NORTH PROVIDENCE – The New England Dairy Council and Fuel Up to Play 60 presented the North Providence School Department with a grant of $ 22,414 to expand the school breakfast program in all schools for students from Kindergarten to Grade 8 year.
Devin McCourty, a New England Patriots goaltender, made his second visit to North Providence in the past year last Thursday to deliver the check to schools. Melinda Smith. McCourty was at Ricci Middle School last fall filming a Fuel Up to Play 60 promotional video with local students.
The district has implemented two breakfast programs to increase student participation.
• A universal breakfast program was implemented at Centredale Elementary School and Marieville Elementary School, providing all students with free in-class breakfast.
• At the remaining six schools, a take-out program provides free breakfast to qualifying students, and breakfast is also available to students for purchase. The pupils have time to eat at the start of the class.
School officials say research supports students who start the day with breakfast are more focused and ready to learn. In North Providence, the district is also seeing a drop in the number of children arriving late for school and school nurse visits, according to Smith.
The grant money was used to purchase serving carts and other equipment needed to implement the program in eight schools.
In high school, Principal Joseph Goho also recognized the benefits of expanding the breakfast program and worked with Aramark’s Food Services Manager, Monique Herard, to provide a smoothie bar in the cafeteria and a take-out trolley in the main foyer which allows students to have breakfast on their way to school. Goho reports that students are taking advantage of the program and the high school has seen an increase in breakfast attendance as well.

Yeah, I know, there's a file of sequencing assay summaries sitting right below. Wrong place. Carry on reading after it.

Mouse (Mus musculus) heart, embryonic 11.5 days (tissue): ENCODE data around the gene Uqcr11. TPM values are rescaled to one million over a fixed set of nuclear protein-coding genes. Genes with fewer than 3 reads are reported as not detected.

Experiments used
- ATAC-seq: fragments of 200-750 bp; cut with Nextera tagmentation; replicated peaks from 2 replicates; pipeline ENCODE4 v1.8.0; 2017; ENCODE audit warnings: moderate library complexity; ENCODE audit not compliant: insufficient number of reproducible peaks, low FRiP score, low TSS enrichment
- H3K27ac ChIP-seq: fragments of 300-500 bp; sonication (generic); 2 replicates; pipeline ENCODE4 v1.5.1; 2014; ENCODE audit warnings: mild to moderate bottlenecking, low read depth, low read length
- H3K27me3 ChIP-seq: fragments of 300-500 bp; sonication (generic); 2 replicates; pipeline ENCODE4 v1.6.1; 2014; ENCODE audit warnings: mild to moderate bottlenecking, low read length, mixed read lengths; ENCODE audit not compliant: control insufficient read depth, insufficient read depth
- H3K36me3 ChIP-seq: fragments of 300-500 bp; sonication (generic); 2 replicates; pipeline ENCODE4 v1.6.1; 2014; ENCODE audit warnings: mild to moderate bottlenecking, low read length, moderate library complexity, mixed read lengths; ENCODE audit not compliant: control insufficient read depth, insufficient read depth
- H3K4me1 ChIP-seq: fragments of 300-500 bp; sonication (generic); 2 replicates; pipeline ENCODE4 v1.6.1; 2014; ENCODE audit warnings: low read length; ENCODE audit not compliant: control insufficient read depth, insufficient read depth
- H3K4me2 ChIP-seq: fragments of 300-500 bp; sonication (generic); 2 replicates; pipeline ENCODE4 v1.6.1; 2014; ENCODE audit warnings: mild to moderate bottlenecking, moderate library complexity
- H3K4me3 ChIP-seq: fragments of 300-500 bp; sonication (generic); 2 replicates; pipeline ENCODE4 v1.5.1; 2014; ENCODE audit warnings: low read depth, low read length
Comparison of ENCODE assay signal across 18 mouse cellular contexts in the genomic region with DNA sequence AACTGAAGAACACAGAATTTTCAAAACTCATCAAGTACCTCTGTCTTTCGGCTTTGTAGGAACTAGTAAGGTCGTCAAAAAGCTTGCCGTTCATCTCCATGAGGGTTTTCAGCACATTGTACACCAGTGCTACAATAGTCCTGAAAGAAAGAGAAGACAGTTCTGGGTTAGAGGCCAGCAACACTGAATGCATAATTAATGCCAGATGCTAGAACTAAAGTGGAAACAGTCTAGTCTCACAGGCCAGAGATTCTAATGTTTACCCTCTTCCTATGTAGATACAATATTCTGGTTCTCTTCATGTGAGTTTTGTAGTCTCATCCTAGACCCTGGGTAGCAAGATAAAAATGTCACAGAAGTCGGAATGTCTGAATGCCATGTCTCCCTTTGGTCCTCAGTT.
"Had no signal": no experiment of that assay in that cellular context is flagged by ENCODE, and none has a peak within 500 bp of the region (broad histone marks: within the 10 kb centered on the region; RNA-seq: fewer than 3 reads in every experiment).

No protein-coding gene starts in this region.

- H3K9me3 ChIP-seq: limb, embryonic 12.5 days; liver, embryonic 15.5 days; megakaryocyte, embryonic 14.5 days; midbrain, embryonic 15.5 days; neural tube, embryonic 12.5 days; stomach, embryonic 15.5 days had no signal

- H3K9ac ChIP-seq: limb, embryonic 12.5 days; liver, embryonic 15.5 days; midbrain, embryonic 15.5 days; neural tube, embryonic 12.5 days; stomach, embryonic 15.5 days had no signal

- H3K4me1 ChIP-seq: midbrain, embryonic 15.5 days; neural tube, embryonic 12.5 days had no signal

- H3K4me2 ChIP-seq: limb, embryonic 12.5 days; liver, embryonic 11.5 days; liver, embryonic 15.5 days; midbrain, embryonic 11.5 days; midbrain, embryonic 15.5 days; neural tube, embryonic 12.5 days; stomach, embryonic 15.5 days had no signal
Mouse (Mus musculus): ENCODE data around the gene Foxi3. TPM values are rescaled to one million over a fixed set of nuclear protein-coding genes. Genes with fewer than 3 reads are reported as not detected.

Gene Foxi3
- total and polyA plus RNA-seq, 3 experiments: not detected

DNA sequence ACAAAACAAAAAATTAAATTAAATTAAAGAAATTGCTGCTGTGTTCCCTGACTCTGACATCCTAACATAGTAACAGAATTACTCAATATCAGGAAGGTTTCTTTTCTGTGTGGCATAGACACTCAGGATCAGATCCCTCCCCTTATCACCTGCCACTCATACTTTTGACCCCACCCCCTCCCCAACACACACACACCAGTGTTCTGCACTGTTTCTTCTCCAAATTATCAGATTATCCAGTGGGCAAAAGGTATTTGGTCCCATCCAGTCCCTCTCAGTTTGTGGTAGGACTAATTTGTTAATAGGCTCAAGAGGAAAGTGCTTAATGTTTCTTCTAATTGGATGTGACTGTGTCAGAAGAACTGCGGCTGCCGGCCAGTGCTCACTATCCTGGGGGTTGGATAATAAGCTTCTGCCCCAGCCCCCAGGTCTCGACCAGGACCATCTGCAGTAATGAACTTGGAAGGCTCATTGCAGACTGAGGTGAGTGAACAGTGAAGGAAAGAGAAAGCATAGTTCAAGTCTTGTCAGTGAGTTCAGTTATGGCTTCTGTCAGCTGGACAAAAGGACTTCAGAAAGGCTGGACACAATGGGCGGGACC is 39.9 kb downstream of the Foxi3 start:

The expanded program was a joint effort between the school department, New England Dairy Council, Fuel Up to Play 60, Aramark Food Service, Rhode Island Department of Education, administrators and teachers.
According to Smith, the program is working well thanks to the extra efforts of school principals and teachers who addressed logistical issues associated with distribution, classroom meals, cleaning and recycling.
“The principals and teachers have done an incredible job to make the breakfast program work,” she said. “As a result, the district has seen a significant increase in breakfast attendance. “
Marieville Elementary was chosen as the school for the McCourty visit and the presentation of the check because of Principal Bruce Butler’s dedication to expanding federal meal programs, Smith said. Her school was the first in the district to implement a universal breakfast program and figure out how to make it work.
In addition to implementing the Universal Breakfast, the school offers a summer meal program and there are plans to implement the federal dinner program.
Smith and members of the school committee aim to prevent hunger from being a barrier to student learning.
McCourty answered many questions from students about healthy eating and exercise. He signed autographs and took numerous photos with students, teachers and other district leaders.
Smith said officials were especially grateful to Jane Vergnani, of the New England Dairy Council, and Monique Herard, of Aramark Food Service, who were instrumental in developing and funding programs in North Providence. She also gave special thanks to Karin Wetherill of the Rhode Island Healthy Schools Coalition, who worked with Smith to link the district to the various agencies for funding and program development assistance.
Fuel Up to Play 60 is the nation’s largest in-school wellness program. Schools can find out more about the eligibility requirements and find an application on www.FuelUpToPlay60.com .